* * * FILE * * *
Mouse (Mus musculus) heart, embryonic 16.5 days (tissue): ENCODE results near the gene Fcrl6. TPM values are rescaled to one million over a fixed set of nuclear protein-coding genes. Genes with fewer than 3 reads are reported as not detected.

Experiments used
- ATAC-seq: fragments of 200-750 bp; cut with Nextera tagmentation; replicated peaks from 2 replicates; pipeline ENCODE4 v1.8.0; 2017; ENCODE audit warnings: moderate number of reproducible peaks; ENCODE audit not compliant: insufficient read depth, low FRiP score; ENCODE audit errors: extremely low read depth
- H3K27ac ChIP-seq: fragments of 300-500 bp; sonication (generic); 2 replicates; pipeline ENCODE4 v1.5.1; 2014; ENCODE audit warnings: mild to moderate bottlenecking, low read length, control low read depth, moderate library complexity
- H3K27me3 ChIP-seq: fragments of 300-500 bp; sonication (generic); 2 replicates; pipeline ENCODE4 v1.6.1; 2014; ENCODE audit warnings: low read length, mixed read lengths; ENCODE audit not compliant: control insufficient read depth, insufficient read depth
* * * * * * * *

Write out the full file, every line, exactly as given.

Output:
Mouse (Mus musculus) heart, embryonic 16.5 days (tissue): ENCODE results near the gene Fcrl6. TPM values are rescaled to one million over a fixed set of nuclear protein-coding genes. Genes with fewer than 3 reads are reported as not detected.

Experiments used
- ATAC-seq: fragments of 200-750 bp; cut with Nextera tagmentation; replicated peaks from 2 replicates; pipeline ENCODE4 v1.8.0; 2017; ENCODE audit warnings: moderate number of reproducible peaks; ENCODE audit not compliant: insufficient read depth, low FRiP score; ENCODE audit errors: extremely low read depth
- H3K27ac ChIP-seq: fragments of 300-500 bp; sonication (generic); 2 replicates; pipeline ENCODE4 v1.5.1; 2014; ENCODE audit warnings: mild to moderate bottlenecking, low read length, control low read depth, moderate library complexity
- H3K27me3 ChIP-seq: fragments of 300-500 bp; sonication (generic); 2 replicates; pipeline ENCODE4 v1.6.1; 2014; ENCODE audit warnings: low read length, mixed read lengths; ENCODE audit not compliant: control insufficient read depth, insufficient read depth